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Julius sues PG for charging him

Julius sues PG for charging him

Eba Kandovazu

ONE of the suspected fraudsters in the massive N$3.5 billion tax fraud case involving big gun Jack Huang is seeking relief from the high court to have the charges against him reviewed and set aside.

Namibian businessperson Laurentius Julius wants the high court to review and set aside the Prosecutor General’s decision to prosecute him on the fraud and money laundering charges. Julius, who has since appointed prominent South African lawyer Barry Roux to represent him, is the only Namibian charged amongst a number of Chinese nationals for tax evasion of N$3.5 billion siphoned out of  Namibia through his company, Extreme Customs clearing business.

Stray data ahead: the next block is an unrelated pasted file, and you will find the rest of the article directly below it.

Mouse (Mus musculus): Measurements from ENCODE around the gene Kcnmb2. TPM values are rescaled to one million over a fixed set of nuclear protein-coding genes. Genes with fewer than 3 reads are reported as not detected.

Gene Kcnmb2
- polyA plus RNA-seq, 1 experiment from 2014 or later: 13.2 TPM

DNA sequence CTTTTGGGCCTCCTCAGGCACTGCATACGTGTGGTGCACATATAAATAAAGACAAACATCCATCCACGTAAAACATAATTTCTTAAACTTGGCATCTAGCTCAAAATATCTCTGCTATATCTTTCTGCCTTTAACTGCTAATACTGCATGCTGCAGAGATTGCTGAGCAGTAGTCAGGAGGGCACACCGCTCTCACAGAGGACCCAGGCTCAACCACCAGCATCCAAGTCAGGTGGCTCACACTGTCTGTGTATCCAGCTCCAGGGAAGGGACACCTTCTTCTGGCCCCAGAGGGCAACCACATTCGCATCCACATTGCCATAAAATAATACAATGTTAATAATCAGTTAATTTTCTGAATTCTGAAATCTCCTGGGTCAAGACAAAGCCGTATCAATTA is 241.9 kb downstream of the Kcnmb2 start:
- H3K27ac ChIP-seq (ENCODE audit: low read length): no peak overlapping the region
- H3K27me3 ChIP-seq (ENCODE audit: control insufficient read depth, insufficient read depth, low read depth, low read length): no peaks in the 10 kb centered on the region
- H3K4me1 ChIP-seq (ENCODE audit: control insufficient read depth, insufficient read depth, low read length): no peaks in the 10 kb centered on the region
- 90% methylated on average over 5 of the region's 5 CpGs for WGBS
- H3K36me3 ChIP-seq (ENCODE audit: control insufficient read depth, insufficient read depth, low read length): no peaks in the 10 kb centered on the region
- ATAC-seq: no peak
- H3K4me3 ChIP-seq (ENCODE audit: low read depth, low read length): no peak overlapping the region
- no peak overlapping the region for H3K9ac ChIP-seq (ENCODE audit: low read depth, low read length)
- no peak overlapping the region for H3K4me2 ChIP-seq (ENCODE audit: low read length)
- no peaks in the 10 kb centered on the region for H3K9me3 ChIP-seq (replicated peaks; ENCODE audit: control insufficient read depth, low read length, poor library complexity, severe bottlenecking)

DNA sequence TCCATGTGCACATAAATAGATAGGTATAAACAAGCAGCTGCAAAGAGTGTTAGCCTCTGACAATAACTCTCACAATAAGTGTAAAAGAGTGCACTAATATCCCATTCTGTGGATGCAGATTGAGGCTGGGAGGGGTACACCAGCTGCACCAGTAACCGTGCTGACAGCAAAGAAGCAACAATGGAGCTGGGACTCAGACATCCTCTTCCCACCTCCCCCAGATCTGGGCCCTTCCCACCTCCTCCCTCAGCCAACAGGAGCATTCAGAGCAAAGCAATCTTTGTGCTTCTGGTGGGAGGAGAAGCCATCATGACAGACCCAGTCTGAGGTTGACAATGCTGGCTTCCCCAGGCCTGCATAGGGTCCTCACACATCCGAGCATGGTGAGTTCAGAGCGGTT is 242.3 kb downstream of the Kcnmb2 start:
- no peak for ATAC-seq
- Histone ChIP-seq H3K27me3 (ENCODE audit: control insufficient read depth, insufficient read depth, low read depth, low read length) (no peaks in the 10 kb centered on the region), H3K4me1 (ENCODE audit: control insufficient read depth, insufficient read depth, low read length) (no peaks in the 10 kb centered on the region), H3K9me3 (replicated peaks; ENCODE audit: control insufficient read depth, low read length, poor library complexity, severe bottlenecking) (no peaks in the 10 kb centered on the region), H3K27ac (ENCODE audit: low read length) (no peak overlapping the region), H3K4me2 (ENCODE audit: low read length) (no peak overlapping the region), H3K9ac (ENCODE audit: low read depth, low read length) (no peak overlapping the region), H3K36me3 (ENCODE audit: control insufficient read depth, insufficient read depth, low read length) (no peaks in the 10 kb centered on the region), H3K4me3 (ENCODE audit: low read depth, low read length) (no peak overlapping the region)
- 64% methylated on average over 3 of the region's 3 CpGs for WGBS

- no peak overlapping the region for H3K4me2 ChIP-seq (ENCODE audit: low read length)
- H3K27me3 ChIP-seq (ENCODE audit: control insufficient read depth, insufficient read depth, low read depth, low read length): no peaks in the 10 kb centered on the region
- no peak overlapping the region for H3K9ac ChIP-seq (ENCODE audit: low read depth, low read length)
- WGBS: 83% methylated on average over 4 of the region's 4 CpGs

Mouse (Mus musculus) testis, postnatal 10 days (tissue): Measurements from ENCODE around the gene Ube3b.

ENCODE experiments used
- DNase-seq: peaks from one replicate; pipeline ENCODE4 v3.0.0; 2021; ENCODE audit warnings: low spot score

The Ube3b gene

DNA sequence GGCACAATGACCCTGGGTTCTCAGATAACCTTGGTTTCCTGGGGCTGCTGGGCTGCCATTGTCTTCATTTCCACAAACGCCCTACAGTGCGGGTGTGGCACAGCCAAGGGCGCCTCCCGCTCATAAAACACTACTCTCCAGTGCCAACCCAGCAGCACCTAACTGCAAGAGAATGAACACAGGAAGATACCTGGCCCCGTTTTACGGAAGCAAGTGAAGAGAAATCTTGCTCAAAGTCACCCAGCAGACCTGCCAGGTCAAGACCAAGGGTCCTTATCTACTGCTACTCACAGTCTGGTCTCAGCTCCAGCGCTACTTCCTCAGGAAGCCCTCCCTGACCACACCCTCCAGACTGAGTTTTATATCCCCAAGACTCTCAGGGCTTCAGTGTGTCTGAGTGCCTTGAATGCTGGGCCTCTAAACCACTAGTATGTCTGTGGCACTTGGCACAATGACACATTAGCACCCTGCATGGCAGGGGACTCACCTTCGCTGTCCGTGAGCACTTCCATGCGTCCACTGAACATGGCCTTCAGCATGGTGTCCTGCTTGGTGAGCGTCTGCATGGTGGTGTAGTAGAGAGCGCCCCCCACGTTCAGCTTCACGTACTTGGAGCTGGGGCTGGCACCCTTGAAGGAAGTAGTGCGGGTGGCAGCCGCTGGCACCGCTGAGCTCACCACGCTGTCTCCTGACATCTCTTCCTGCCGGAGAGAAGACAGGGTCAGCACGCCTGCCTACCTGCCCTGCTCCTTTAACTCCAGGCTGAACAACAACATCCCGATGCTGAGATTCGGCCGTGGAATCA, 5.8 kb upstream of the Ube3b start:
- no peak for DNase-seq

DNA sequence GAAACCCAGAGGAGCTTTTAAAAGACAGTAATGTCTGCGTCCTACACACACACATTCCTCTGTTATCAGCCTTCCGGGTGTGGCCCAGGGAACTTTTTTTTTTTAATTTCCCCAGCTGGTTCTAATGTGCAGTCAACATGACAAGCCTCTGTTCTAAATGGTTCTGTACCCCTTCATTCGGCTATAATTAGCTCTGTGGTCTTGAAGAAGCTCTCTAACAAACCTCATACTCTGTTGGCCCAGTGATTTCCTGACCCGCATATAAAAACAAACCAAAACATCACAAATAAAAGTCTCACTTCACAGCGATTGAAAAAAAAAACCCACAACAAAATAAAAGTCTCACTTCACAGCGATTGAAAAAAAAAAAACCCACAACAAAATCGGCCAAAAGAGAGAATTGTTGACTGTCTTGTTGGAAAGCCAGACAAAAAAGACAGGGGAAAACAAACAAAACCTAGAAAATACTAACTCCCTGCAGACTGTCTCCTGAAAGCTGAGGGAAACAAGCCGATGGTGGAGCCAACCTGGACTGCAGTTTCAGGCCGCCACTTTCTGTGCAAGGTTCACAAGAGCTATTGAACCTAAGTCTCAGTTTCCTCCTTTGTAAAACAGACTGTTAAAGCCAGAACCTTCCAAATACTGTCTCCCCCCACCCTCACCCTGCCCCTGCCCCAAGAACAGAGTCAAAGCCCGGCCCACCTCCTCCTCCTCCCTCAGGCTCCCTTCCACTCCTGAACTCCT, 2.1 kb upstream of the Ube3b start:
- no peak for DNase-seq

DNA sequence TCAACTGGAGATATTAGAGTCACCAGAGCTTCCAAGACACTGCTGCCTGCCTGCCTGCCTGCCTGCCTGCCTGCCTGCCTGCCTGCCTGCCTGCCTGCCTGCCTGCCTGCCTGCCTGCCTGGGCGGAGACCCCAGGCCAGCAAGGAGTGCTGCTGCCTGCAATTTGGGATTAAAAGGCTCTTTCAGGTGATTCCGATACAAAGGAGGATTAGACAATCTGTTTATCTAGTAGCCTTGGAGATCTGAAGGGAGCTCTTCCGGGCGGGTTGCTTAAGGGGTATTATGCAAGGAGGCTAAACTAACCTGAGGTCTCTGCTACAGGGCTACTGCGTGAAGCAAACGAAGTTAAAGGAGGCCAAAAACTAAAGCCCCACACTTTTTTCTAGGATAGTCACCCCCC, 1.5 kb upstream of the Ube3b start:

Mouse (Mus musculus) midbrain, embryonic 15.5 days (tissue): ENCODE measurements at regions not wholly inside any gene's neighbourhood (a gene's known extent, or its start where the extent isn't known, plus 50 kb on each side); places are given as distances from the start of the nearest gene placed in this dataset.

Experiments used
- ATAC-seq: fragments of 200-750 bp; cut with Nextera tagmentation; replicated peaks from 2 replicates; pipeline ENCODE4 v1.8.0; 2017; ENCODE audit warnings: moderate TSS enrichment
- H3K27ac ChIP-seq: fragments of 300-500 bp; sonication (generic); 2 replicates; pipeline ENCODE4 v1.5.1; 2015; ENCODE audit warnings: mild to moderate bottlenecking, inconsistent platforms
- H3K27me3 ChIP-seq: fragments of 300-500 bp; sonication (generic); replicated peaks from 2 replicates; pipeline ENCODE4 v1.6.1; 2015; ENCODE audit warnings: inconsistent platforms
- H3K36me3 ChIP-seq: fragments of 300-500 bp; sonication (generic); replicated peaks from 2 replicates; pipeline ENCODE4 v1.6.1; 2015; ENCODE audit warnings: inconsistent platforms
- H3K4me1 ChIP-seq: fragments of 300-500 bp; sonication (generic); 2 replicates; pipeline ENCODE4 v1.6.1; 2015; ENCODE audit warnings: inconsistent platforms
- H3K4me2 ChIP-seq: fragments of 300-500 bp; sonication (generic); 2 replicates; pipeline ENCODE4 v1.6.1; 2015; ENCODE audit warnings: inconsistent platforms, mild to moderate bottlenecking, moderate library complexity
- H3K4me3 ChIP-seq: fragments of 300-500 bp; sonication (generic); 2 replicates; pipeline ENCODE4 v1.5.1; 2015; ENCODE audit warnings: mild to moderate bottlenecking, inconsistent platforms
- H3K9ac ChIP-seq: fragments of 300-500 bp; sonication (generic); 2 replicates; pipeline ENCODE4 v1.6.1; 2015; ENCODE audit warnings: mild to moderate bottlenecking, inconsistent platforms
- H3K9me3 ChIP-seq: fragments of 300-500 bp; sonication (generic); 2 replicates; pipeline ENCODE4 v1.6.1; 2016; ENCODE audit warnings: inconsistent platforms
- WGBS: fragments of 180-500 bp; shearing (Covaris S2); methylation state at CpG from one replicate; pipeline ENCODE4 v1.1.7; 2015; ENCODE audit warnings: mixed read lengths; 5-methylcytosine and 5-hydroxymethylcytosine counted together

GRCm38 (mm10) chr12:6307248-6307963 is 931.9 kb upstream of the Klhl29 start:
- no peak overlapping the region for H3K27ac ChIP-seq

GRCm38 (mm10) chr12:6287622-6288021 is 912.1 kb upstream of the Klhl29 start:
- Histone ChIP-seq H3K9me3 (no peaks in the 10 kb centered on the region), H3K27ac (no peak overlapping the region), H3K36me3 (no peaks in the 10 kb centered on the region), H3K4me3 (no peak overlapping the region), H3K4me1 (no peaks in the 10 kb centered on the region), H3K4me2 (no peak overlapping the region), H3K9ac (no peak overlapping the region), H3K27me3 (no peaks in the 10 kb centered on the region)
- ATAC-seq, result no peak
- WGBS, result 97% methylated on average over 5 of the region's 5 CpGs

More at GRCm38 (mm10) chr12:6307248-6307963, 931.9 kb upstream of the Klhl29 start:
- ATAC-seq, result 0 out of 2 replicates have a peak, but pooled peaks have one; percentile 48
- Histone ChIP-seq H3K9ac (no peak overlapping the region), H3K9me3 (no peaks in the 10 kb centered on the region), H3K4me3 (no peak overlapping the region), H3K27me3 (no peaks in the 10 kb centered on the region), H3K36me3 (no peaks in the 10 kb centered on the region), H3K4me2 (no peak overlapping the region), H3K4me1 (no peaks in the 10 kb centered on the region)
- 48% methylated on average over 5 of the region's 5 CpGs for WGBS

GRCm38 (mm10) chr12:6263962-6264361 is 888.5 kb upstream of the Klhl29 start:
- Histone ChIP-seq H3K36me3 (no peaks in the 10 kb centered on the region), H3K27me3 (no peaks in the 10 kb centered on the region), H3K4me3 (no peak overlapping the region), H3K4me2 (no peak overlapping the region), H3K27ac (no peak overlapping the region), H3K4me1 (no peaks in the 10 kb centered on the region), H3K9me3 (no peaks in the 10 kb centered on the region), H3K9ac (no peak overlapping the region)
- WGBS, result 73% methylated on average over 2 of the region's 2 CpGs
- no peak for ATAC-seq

Pictured: Laurentius Julius. Photo: Contributed

The matter will return to court for a final decision by the PG next year January.

In his lawsuit, he is claiming that the initial charge sheet is in breach of sections of the Prevention of organised crime as it indicates that the said crimes were committed by a corporation or company, but now he is being held personally liable for having acted in an official capacity for such a corporation.

“The only corporation that could conceivably have committed an offense is Extreme Customs and I was and remain the Director of Extreme. Extreme did  not acquire any of the monies in relation to the transactions and in so far as Extreme used, possessed or brought into or out of Namibia such money did so as an agent for its clients and not on its own stead,” Julius argues.

He further claims that his company could not have known what the source of the money from his clients was as it did not form part of the company’s duties to enquire into that.

The charges, he says, are badly formulated, vague and legally doubtful.

This matter has been postponed to February 2020 for a final decision by the PG.

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